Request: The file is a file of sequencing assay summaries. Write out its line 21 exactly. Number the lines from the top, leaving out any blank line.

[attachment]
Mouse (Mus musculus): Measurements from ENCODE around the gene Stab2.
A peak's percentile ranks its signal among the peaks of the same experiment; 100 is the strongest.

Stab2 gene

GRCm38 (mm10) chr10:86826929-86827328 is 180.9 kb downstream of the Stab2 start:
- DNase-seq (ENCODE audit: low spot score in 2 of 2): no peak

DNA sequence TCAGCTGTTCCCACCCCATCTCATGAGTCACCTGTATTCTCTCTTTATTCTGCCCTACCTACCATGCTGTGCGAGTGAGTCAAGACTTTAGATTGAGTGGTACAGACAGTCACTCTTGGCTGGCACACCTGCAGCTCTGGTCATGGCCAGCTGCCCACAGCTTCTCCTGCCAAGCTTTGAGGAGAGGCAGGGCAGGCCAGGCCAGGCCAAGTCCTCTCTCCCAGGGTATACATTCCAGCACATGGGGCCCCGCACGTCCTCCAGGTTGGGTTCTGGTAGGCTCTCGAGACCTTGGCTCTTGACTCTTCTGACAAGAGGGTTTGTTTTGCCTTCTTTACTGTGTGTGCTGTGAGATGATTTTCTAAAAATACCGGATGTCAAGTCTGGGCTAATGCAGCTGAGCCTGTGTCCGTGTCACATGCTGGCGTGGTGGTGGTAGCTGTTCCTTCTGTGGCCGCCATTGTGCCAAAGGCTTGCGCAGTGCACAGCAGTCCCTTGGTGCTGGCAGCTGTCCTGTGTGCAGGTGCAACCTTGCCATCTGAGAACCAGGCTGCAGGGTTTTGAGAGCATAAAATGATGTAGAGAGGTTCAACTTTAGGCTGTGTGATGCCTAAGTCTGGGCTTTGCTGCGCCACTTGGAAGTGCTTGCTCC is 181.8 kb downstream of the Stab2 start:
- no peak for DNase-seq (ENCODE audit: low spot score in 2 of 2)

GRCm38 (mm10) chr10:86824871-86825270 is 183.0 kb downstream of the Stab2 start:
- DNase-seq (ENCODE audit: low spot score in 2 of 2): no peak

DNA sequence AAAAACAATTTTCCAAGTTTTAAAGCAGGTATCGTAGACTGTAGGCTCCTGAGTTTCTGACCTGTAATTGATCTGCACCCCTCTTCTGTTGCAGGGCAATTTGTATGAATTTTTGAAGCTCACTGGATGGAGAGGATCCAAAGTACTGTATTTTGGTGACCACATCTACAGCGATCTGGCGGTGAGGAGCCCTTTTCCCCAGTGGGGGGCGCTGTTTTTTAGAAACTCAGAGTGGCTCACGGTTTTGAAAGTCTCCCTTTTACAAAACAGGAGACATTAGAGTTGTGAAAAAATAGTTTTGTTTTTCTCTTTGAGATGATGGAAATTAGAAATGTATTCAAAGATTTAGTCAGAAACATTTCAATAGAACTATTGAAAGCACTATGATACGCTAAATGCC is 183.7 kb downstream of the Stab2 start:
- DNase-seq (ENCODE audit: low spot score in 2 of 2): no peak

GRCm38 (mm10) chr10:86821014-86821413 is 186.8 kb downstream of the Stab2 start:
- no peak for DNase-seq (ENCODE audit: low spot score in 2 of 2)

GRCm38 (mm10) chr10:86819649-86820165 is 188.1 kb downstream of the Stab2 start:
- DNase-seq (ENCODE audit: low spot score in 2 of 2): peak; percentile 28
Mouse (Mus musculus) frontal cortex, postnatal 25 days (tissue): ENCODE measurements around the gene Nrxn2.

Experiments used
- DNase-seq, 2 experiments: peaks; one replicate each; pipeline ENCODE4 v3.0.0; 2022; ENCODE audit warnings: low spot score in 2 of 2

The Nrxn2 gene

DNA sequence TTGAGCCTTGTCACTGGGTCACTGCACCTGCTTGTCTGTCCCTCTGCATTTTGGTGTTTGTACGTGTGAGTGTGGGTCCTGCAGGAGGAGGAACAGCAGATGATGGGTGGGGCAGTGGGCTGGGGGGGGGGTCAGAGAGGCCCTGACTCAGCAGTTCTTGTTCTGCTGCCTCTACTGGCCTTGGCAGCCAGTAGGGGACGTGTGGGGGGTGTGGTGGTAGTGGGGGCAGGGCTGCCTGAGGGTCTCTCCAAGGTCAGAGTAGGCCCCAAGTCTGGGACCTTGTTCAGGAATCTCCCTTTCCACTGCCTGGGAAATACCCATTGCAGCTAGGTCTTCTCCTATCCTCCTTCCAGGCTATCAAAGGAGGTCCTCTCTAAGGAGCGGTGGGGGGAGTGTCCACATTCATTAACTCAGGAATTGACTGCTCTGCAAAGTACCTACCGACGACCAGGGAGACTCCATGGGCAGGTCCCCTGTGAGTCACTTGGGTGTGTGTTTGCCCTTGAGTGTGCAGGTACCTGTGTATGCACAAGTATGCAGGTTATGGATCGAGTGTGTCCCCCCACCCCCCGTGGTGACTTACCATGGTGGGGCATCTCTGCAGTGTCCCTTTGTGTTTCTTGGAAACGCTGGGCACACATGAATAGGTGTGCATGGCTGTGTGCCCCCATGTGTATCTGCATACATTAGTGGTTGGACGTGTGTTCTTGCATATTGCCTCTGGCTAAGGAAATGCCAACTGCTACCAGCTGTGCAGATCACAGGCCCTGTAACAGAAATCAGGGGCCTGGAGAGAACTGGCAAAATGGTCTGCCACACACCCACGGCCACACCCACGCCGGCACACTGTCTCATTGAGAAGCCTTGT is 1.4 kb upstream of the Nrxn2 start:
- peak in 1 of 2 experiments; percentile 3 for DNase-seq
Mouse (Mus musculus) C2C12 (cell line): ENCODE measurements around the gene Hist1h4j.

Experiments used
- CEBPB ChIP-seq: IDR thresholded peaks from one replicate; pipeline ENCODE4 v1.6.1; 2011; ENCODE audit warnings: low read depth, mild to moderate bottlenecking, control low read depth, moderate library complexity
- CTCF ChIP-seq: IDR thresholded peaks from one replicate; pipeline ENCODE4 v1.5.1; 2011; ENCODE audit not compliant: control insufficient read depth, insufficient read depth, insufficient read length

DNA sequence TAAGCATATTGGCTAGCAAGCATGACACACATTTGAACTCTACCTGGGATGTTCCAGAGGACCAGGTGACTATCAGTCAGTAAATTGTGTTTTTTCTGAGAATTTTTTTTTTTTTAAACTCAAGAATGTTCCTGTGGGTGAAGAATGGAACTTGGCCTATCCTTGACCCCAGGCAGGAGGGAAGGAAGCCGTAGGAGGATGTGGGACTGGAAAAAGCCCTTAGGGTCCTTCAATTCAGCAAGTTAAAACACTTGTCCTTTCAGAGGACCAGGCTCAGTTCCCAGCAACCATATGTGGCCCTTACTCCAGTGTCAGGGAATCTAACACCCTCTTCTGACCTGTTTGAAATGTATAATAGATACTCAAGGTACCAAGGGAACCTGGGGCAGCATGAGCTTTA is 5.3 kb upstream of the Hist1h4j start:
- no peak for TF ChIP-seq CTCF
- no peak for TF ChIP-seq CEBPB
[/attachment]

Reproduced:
- peak in 1 of 2 experiments; percentile 3 for DNase-seq